As expected May CPI is 7.7%

CPI inflation came in at 7.7% for May, confirming last week’s “leak”, down sharply from 8.5% in April.  Both the food and non-food components saw a reduction in inflation with, most importantly, non-food inflation declining from 1.8% in April to 1.7% last month.

This should definitely be good news, but the numbers are not terribly consistent with other information.  PPI, of course was up again in May and there are increasing worries and stories about fuel shortages and long lines at gasoline stations.  There has been aggressive selling on the part of the government of food reserves and fuel stocks, and many reports of increased scrutiny of price control mechanisms, even with sharp increases in global commodity prices.  In addition the earthquake in Sichuan not only interrupted food production (Sichuan is a largely agricultural province) but, more importantly, it interfered with transportation lines though the country.  All of this suggests that price increases should continue to be a problem, and a worsening problem, not an improving one.

So I guess I am worried that the reduction in CPI inflation is more apparent than real, and that the “good” numbers will allow the government to believe it has breathing space.  If “breathing space” means that they can relax price controls a little, that would be a good thing, but if it means that they decide they are on the right track in terms of monetary policy, they are almost certainly going to be wrong.  June numbers might not be too bad, although by then they may include some of the adverse effects of the earthquake, but inflation is definitely spreading – even if part of CPI inflation is disguised as shortages, lower profits, or taxes – and food and fuel reserves need to be replenished.  China has little room for another adverse shock.  By July or August CPI should be rising again.

The stock market certainly hasn’t taken heart at the “good” CPI numbers.  It dropped nearly 100 points within the first two hours of trading and then bounced around that level all day to close at 2958, or 2.2% down for the day.  At one point late in the afternoon it traded as low as 2900, before partly bouncing back.

So we have definitely broken the 3000 magic number, and this time for more than a few seconds.  What’s next?  Today’s South China Morning Post had an article claiming that the government is considering measures to support the market, such as the introduction of futures and margin trading, citing an unidentified person close to the CSRC.  I don’t doubt they are considering measures, but I am not sure why either of those particular measures is more likely to push the market up rather than down.  If they do announce either, or both, I suspect retail investors may see it as a positive move without really understanding why.  In that case I expect they will drive the market up temporarily while more sophisticated investors will sell them whatever they want.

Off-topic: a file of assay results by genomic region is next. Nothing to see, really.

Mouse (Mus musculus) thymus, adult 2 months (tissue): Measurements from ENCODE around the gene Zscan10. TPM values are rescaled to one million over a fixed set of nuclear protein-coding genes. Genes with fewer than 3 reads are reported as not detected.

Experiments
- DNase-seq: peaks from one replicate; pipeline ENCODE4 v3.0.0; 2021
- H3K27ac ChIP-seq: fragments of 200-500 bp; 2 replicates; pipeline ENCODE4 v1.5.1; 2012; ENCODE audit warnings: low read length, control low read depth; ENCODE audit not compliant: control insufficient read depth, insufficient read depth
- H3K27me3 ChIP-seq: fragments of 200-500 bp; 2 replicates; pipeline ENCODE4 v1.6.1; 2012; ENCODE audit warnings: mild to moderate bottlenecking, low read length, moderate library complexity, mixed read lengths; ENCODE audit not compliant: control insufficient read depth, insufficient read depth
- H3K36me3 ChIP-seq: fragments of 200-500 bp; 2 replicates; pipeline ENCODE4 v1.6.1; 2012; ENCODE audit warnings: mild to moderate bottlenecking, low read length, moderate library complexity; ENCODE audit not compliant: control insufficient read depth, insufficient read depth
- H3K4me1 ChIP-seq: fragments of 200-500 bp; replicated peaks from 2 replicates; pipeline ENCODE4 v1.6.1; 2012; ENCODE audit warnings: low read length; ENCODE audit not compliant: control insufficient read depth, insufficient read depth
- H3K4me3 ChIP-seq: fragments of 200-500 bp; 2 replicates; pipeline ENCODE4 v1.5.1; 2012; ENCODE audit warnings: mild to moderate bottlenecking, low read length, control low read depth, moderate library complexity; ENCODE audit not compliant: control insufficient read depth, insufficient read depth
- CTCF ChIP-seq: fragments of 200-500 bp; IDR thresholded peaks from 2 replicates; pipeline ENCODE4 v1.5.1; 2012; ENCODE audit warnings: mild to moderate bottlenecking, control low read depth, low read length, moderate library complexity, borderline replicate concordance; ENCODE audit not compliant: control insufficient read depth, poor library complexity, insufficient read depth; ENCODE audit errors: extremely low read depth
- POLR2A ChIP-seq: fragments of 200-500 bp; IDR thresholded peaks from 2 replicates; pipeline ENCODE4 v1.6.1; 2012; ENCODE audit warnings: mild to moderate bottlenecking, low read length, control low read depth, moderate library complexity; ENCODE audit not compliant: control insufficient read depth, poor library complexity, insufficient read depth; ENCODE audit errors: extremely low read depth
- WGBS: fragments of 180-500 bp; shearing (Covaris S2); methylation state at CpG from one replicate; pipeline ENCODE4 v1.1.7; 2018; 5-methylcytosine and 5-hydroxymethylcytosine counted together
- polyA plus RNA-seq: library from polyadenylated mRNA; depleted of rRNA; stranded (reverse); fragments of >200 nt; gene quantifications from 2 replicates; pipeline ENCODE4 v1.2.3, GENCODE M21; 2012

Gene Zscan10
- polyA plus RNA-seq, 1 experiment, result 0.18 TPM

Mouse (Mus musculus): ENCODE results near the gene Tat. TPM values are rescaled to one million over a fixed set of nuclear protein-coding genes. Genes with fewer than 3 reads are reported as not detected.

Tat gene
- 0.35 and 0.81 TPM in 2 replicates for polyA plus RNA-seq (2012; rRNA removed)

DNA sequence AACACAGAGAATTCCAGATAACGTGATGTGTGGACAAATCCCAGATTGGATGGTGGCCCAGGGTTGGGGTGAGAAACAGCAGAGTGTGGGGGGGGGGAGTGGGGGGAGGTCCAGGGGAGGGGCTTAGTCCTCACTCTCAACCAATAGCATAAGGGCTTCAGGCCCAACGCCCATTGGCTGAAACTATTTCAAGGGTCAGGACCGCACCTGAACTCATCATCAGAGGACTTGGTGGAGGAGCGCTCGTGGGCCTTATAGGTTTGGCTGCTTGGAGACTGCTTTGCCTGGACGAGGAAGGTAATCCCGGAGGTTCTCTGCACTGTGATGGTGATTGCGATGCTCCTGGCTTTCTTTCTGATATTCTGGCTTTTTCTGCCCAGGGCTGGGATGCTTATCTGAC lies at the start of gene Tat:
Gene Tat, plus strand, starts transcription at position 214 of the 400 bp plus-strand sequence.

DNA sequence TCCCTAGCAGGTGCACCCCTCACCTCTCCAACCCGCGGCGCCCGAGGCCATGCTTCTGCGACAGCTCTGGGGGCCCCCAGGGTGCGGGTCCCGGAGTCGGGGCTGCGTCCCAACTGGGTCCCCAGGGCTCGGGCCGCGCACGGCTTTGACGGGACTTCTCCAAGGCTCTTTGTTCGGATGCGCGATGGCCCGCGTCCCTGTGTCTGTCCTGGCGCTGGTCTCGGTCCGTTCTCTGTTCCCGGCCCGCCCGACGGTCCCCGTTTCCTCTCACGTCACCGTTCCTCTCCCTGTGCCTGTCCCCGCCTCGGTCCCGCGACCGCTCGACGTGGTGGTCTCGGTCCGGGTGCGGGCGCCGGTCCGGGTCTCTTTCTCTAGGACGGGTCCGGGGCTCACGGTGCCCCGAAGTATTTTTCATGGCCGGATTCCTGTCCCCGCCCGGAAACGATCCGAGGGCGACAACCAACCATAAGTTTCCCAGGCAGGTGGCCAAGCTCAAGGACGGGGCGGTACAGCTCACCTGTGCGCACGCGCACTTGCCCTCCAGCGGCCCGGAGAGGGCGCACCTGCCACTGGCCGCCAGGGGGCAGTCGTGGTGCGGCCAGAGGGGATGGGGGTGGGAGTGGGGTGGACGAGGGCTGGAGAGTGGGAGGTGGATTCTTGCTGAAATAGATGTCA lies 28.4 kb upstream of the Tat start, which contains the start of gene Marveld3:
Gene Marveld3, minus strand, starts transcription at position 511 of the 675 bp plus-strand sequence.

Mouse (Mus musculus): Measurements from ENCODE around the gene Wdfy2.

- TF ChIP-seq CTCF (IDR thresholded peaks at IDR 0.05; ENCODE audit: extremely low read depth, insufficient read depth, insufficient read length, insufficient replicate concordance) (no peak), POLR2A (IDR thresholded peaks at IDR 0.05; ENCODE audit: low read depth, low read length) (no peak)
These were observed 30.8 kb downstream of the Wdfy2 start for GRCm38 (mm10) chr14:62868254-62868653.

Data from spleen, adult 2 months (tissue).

Of course if the government doesn’t do anything for a few days these levels will not hold.  Still, they must be worried about how little effect beyond a week or two all of their best previous efforts to hold the market up have had.  As I have pointed out on this blog many times, each failure to intervene successfully, of course, undermines their credibility further, and none of their interventions were likely to be successful because none of them have addressed fundamental investor concerns.

7 Responses to "As expected May CPI is 7.7%"

  1. GLOOMY   June 14, 2008 at 8:48 pm

    Is the Chinese economic miracle going to turn into the Chinese economic disaster?

  2. Michael Pettis   June 15, 2008 at 5:59 am

    It depends what you man by economic disaster. I expect that China, like every rapidly growing developing country before it, will have a terribly bumby ride and that two of the main determinants of its long-term success will be the way ugly financial adjustments are transmitted into the real economy (i.e. how flexible and robust is the financial system) and the policy responses to these adjustments. China will almost certainly get more prosperous over time (it is still a very poor and poorly managed country) but it wouldn’t make much sense to extrapolate too vigorously from periods either of rapid growth or of domestic crisis.

  3. Gloomy   June 15, 2008 at 12:20 pm

    I agree with your analysis- and I certainly hope that over many years China will prosper. What really worries me is the short term. It seems likely to me that the next couple of years could be very rocky with perhaps even a severe recession and negative GDP in China. As the world has pinned its hopes on China and other emerging markets, I worry that a severe recession in China might be a component of a world wide economic collapse. What do you think is likely to happen in the next year to China’s economy?

  4. Guest   June 15, 2008 at 1:05 pm

    What chance to do think that there is that Chinese officials will opt for a one off revaluation?